Penny Chenery and Secretariat lived beyond their years – Orange County Register

The story of Secretariat is timeless.

Those who wrote it are not.

Penny Chenery, the owner, died on Saturday at 95.

Trainer Lucien Laurin passed away in 2000.  Eddie Sweat, the groom whom Secretariat followed like a dog trailing his master, left in 1998.

The jockey, Ron Turcotte, lives in a wheelchair.

Secretariat himself lived to 19 before a structural problem in his hoof defied treatment.

Chenery was the stately woman in the sleeveless white print dress who joyfully held up her arms as Secretariat won the Belmont Stakes.

If she had been forced to hold her arms up until runner-up Twice A Prince arrived, she might have passed out.

No one had seen such a victory margin, or would until Tiger Woods came along. They had to break down the film to determine that Secretariat won by 31 lengths, or a 16th of a mile. That’s a unanimous decision even in Las Vegas.

When announcer Chic Anderson saw Secretariat flee from his four understudies, he exclaimed, “Secretariat is moving like a tremendous machine!”

The champion broke the track record for a mile and a half by 2-3/5 seconds, just as he had broken the 1973 Kentucky Derby and Preakness records. He still has them all. He was the first Triple Crown winner in 27 years.

Chenery took a little knowledge and a lot of luck and concocted history.

Her father Christopher founded Meadow Stable. When he was afflicted with Alzheimer’s, suddenly the horses were hers.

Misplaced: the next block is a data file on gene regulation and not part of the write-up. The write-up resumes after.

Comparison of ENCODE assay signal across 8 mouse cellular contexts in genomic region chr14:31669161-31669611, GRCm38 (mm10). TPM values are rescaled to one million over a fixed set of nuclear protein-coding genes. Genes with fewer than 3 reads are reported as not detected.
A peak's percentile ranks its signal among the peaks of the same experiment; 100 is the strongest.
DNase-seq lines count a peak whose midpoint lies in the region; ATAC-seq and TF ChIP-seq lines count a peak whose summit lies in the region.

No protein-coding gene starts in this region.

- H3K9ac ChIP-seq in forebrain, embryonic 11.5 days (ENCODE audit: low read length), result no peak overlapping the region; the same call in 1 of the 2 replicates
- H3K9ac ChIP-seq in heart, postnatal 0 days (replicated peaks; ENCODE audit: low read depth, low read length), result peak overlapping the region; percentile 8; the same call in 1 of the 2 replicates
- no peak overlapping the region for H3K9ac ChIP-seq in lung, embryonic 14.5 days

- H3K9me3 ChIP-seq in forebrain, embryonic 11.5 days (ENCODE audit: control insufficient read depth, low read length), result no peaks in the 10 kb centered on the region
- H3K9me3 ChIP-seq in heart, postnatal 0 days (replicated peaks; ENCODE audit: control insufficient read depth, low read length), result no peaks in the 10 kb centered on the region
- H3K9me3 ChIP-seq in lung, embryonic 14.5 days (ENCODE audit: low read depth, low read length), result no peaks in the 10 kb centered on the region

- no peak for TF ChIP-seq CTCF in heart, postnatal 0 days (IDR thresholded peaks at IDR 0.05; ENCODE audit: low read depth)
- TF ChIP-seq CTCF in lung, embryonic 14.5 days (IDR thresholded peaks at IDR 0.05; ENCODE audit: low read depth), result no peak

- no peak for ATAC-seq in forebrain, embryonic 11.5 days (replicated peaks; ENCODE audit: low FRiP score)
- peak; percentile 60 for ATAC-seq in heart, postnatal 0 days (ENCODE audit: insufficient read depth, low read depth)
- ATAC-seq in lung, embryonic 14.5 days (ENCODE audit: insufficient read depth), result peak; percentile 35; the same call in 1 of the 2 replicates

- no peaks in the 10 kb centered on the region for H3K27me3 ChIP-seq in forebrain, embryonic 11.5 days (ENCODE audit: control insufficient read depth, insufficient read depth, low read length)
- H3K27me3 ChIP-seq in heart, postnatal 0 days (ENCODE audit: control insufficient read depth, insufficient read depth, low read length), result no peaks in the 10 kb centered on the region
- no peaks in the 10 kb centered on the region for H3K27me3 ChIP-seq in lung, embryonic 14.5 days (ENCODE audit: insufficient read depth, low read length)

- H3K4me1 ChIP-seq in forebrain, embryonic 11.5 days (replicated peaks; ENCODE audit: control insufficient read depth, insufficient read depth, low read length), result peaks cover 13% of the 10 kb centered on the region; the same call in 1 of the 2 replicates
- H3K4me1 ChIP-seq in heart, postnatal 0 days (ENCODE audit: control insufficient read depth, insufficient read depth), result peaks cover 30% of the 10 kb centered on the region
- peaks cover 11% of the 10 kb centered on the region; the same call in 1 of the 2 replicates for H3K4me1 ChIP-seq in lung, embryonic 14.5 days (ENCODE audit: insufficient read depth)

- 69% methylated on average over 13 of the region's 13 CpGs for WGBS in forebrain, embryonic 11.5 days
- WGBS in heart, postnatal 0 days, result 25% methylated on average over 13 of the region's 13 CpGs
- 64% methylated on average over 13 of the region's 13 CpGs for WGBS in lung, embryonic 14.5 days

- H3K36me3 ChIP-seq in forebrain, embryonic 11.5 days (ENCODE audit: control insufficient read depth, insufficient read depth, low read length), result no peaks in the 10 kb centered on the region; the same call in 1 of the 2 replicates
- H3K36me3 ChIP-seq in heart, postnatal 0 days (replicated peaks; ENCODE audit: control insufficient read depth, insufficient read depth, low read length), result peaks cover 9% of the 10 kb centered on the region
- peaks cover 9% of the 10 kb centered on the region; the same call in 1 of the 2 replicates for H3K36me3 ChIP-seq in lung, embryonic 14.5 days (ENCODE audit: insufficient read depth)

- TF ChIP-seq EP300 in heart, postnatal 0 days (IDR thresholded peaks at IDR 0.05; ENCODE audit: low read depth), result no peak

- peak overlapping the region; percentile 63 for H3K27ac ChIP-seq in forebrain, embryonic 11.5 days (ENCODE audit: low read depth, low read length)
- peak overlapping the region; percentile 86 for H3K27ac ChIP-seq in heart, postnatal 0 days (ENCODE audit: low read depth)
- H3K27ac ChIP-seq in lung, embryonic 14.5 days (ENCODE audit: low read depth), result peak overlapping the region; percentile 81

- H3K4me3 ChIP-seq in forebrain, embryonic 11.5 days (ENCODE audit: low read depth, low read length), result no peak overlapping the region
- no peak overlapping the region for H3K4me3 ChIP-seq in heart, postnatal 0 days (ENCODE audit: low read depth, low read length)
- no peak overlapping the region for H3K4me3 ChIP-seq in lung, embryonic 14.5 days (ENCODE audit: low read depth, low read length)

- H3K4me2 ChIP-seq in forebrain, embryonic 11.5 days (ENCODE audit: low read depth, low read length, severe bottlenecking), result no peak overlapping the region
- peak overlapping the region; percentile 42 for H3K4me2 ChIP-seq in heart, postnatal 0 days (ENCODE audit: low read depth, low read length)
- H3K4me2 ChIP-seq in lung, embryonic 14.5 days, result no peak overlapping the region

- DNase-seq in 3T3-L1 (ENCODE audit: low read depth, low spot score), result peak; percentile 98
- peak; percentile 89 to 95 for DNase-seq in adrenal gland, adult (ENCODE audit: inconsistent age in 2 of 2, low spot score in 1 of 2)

In 1972, Chenery, then married to John Tweedy, won the 1972 Derby and Belmont with Riva Ridge, which saved the company financially.

By then Secretariat was a monumental 2-year-old who easily could have raced for Ogden Phipps. The Phipps stable had Bold Ruler, one of the great sires in racing history, and it arranged to breed him to one of the mares in Chenery’s barn.

The families held a coin flip to see who would get the pick of the first foals. Chenery lost.

Phipps got a filly named The Bride. The next group belonged to Chenery, and a red colt came forth with a white star on his snout.

“And we got Secretariat’s sister,” Phipps said, “‘who couldn’t outrun me.”

When Christopher Chenery died, a whopping estate tax bill arrived. Penny syndicated Secretariat for $6.08 million, months before the Triple Crown season. For the stockholders it was a reach that became a bargain. But now Secretariat wouldn’t run past his 3-year-old season. He was too valuable in the barn at Calumet Farm.

He won 16 of 21. The what-might-have-beens were silenced by…

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